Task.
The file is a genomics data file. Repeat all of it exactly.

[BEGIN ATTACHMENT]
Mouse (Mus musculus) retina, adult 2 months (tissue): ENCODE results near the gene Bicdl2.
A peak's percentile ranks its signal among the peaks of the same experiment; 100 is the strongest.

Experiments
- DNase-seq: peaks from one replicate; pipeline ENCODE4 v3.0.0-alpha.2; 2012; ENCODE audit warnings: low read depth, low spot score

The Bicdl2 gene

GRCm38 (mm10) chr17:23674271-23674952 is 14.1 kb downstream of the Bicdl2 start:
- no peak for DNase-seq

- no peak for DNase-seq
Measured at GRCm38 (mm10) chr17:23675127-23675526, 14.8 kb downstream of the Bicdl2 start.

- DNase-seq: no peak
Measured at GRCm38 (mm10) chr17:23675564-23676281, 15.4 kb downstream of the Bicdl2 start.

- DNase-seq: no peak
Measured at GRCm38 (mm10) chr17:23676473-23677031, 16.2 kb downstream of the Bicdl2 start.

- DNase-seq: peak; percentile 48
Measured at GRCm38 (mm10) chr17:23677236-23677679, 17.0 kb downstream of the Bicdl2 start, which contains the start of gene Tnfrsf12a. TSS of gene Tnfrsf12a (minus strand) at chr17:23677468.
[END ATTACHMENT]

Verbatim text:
Mouse (Mus musculus) retina, adult 2 months (tissue): ENCODE results near the gene Bicdl2.
A peak's percentile ranks its signal among the peaks of the same experiment; 100 is the strongest.

Experiments
- DNase-seq: peaks from one replicate; pipeline ENCODE4 v3.0.0-alpha.2; 2012; ENCODE audit warnings: low read depth, low spot score

The Bicdl2 gene

GRCm38 (mm10) chr17:23674271-23674952 is 14.1 kb downstream of the Bicdl2 start:
- no peak for DNase-seq

- no peak for DNase-seq
Measured at GRCm38 (mm10) chr17:23675127-23675526, 14.8 kb downstream of the Bicdl2 start.

- DNase-seq: no peak
Measured at GRCm38 (mm10) chr17:23675564-23676281, 15.4 kb downstream of the Bicdl2 start.

- DNase-seq: no peak
Measured at GRCm38 (mm10) chr17:23676473-23677031, 16.2 kb downstream of the Bicdl2 start.

- DNase-seq: peak; percentile 48
Measured at GRCm38 (mm10) chr17:23677236-23677679, 17.0 kb downstream of the Bicdl2 start, which contains the start of gene Tnfrsf12a. TSS of gene Tnfrsf12a (minus strand) at chr17:23677468.